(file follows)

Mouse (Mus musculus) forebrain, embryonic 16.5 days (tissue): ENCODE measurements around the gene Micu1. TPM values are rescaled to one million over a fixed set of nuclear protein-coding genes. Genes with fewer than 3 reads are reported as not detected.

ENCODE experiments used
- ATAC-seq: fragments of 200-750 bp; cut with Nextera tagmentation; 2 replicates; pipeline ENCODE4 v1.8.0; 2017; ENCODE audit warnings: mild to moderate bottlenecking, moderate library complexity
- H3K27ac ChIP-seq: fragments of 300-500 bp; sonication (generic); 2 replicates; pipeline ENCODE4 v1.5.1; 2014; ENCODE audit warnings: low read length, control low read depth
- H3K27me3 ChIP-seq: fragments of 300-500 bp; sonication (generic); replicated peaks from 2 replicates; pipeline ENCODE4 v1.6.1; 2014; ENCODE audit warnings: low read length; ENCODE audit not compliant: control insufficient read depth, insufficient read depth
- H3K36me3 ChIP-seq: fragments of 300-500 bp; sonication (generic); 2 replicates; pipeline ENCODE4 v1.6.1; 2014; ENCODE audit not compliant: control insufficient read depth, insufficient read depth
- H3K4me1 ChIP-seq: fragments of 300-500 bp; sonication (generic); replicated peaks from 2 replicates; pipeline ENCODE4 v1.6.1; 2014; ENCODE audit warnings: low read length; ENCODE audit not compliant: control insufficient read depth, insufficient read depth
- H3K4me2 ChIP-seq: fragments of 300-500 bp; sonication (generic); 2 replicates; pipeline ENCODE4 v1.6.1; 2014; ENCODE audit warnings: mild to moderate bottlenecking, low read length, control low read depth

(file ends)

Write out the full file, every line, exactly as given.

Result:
Mouse (Mus musculus) forebrain, embryonic 16.5 days (tissue): ENCODE measurements around the gene Micu1. TPM values are rescaled to one million over a fixed set of nuclear protein-coding genes. Genes with fewer than 3 reads are reported as not detected.

ENCODE experiments used
- ATAC-seq: fragments of 200-750 bp; cut with Nextera tagmentation; 2 replicates; pipeline ENCODE4 v1.8.0; 2017; ENCODE audit warnings: mild to moderate bottlenecking, moderate library complexity
- H3K27ac ChIP-seq: fragments of 300-500 bp; sonication (generic); 2 replicates; pipeline ENCODE4 v1.5.1; 2014; ENCODE audit warnings: low read length, control low read depth
- H3K27me3 ChIP-seq: fragments of 300-500 bp; sonication (generic); replicated peaks from 2 replicates; pipeline ENCODE4 v1.6.1; 2014; ENCODE audit warnings: low read length; ENCODE audit not compliant: control insufficient read depth, insufficient read depth
- H3K36me3 ChIP-seq: fragments of 300-500 bp; sonication (generic); 2 replicates; pipeline ENCODE4 v1.6.1; 2014; ENCODE audit not compliant: control insufficient read depth, insufficient read depth
- H3K4me1 ChIP-seq: fragments of 300-500 bp; sonication (generic); replicated peaks from 2 replicates; pipeline ENCODE4 v1.6.1; 2014; ENCODE audit warnings: low read length; ENCODE audit not compliant: control insufficient read depth, insufficient read depth
- H3K4me2 ChIP-seq: fragments of 300-500 bp; sonication (generic); 2 replicates; pipeline ENCODE4 v1.6.1; 2014; ENCODE audit warnings: mild to moderate bottlenecking, low read length, control low read depth